The Washington PostDemocracy Dies in Darkness

Two years after Breonna Taylor’s death, her family still wants answers: 'We still don’t know what happened’

People gather at KULA Gallery during an unveiling of a Breonna Taylor painting by artist Charles Rice on March 12, 2022 in Louisville. (Joshua Lott/The Washington Post)

Two years ago, Bianca Austin awoke to news that changed her life: Her niece Breonna Taylor had been shot inside her apartment.

“From that day on, we knew we were up against a system that wasn’t made for us,” Austin said.

Two years later, Austin and more than a hundred other people gathered in Jefferson Square Park — renamed Injustice Square by activists — to celebrate Taylor’s life and to renew calls for justice for her death.

“At this point we can’t focus on grieving because we still don’t know what happened that day,” Austin said.

Others said they had come out to support the racial justice efforts in the city. Chris Harmer, a retired environmental consultant and education activist, said he was “horrified” by Taylor’s death.

Harmer, who is White, said that he visited the square every couple of weeks during the 2020 protests, and planned to return this year on the anniversary of Taylor’s death. As a Quaker, he says it’s important to him to be involved in this advocacy.

“I’ll still be doing the work next year, and the year after that,” Harmer said.

Austin and local group Justice for Louisville helped plan the memorial, which included speeches by Keturah Herron, an activist and state representative who led an effort to ban no-knock warrants in Louisville and statewide, and a performance by local youth rappers Mighty Shades of Ebony.

Jacob Blake Sr. also spoke at the memorial event for Taylor. Blake’s son Jacob Blake, a 29-year old Black man, was shot and paralyzed by police in Kenosha, Wis., in 2020.

Blake said he and Austin have grown close in the past two years since creating Families United, an advocacy group that supports Black victims of police brutality. “When me and B are together, we finish each other’s sentences,” Blake said. “We’re like brother and sister.”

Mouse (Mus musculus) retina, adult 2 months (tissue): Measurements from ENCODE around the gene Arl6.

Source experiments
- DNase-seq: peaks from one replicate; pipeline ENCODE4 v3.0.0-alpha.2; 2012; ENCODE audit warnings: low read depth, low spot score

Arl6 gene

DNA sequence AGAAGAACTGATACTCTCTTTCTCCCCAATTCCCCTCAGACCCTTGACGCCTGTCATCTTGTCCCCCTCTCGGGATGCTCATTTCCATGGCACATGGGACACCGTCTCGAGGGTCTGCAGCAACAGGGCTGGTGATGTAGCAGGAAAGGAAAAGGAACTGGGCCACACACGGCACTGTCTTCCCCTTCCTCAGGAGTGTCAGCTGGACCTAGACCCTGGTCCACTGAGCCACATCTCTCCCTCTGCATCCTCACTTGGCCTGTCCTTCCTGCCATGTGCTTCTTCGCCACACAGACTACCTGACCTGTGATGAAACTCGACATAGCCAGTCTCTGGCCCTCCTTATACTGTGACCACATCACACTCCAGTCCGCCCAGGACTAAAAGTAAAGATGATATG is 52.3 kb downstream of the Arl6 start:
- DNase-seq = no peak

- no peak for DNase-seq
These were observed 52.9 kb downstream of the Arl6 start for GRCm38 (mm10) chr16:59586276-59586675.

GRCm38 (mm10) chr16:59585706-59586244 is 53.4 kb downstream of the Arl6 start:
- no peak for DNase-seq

Blake said he and Austin call themselves “the firemen,” because they travel across the country to support families of people killed or injured by police.

“We go wherever the families need us.” Blake said. “It’s a bond that only we can understand.”

That bond is so strong, Blake said, that he thinks of Austin and the rest of Taylor’s family as his own.

“Breonna Taylor has become a niece to me. Her family adopted me as uncle Jake,” Blake told the crowd at the square. “B is in our midst right now. Her spirit is here right now.”

Austin agreed. She said that she feels Taylor sends her signals all the time — usually in the form of the numbers 313, the date of Taylor’s death.

“I was pumping gas the other day and the total was $31.13. The last two hotels I stayed in, they put me in room 313. I couldn’t believe it,” Austin said.

Around 3:10 p.m. today, Austin and the crowd at the square gathered around a portrait of Taylor in her EMT uniform, holding blue, white, and silver balloons — Taylor’s favorite colors. At 3:13 p.m., the crowd let them go, watching them float up and above Louisville’s City Hall building.

“Breonna did not deserve to die the way she did,” Austin told the crowd. “All she wanted was to be around her family. You’re her family now and we appreciate you being here.”

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